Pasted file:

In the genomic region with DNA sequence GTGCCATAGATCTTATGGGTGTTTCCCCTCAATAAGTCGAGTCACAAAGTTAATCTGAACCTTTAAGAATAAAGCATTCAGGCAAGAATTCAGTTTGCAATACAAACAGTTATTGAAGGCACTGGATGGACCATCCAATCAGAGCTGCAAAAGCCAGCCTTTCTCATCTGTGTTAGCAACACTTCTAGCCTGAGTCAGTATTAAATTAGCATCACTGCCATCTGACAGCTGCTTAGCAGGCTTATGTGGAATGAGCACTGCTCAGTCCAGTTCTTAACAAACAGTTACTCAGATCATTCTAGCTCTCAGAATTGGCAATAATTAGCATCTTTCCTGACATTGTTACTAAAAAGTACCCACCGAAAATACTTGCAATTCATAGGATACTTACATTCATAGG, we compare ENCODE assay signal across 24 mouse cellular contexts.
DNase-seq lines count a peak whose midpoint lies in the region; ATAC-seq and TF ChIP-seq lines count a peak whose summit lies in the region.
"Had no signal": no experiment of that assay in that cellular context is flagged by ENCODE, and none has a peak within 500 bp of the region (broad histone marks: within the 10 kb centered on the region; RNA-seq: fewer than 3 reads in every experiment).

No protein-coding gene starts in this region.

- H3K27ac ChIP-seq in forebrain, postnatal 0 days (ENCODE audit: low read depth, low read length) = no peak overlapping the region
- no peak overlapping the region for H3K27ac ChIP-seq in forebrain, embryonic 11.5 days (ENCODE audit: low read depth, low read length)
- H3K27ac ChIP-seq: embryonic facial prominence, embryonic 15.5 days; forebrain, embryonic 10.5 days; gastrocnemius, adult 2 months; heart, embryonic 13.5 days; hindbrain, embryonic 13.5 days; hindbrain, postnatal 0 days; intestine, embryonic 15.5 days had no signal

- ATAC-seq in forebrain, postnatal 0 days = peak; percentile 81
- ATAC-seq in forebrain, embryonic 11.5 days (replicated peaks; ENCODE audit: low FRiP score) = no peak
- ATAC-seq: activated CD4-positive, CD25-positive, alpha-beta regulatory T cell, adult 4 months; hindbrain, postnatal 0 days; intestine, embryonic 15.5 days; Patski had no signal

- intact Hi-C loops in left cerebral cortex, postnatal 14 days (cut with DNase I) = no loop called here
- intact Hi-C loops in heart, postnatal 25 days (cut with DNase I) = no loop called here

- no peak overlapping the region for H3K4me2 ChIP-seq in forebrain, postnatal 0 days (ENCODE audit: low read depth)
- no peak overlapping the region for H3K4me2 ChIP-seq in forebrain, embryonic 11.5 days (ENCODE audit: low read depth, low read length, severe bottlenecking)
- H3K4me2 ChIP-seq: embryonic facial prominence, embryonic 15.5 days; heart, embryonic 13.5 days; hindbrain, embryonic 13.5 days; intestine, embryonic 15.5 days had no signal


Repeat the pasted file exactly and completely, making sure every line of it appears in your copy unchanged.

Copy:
In the genomic region with DNA sequence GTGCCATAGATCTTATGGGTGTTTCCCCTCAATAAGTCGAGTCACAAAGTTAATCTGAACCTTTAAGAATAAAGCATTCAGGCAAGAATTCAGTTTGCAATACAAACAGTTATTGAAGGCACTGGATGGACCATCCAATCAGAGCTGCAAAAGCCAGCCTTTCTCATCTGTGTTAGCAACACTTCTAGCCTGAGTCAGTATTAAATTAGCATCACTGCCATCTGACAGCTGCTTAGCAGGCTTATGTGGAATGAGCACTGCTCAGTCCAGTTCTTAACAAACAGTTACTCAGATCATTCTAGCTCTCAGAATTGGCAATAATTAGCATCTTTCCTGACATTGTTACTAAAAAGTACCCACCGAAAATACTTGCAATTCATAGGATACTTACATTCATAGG, we compare ENCODE assay signal across 24 mouse cellular contexts.
DNase-seq lines count a peak whose midpoint lies in the region; ATAC-seq and TF ChIP-seq lines count a peak whose summit lies in the region.
"Had no signal": no experiment of that assay in that cellular context is flagged by ENCODE, and none has a peak within 500 bp of the region (broad histone marks: within the 10 kb centered on the region; RNA-seq: fewer than 3 reads in every experiment).

No protein-coding gene starts in this region.

- H3K27ac ChIP-seq in forebrain, postnatal 0 days (ENCODE audit: low read depth, low read length) = no peak overlapping the region
- no peak overlapping the region for H3K27ac ChIP-seq in forebrain, embryonic 11.5 days (ENCODE audit: low read depth, low read length)
- H3K27ac ChIP-seq: embryonic facial prominence, embryonic 15.5 days; forebrain, embryonic 10.5 days; gastrocnemius, adult 2 months; heart, embryonic 13.5 days; hindbrain, embryonic 13.5 days; hindbrain, postnatal 0 days; intestine, embryonic 15.5 days had no signal

- ATAC-seq in forebrain, postnatal 0 days = peak; percentile 81
- ATAC-seq in forebrain, embryonic 11.5 days (replicated peaks; ENCODE audit: low FRiP score) = no peak
- ATAC-seq: activated CD4-positive, CD25-positive, alpha-beta regulatory T cell, adult 4 months; hindbrain, postnatal 0 days; intestine, embryonic 15.5 days; Patski had no signal

- intact Hi-C loops in left cerebral cortex, postnatal 14 days (cut with DNase I) = no loop called here
- intact Hi-C loops in heart, postnatal 25 days (cut with DNase I) = no loop called here

- no peak overlapping the region for H3K4me2 ChIP-seq in forebrain, postnatal 0 days (ENCODE audit: low read depth)
- no peak overlapping the region for H3K4me2 ChIP-seq in forebrain, embryonic 11.5 days (ENCODE audit: low read depth, low read length, severe bottlenecking)
- H3K4me2 ChIP-seq: embryonic facial prominence, embryonic 15.5 days; heart, embryonic 13.5 days; hindbrain, embryonic 13.5 days; intestine, embryonic 15.5 days had no signal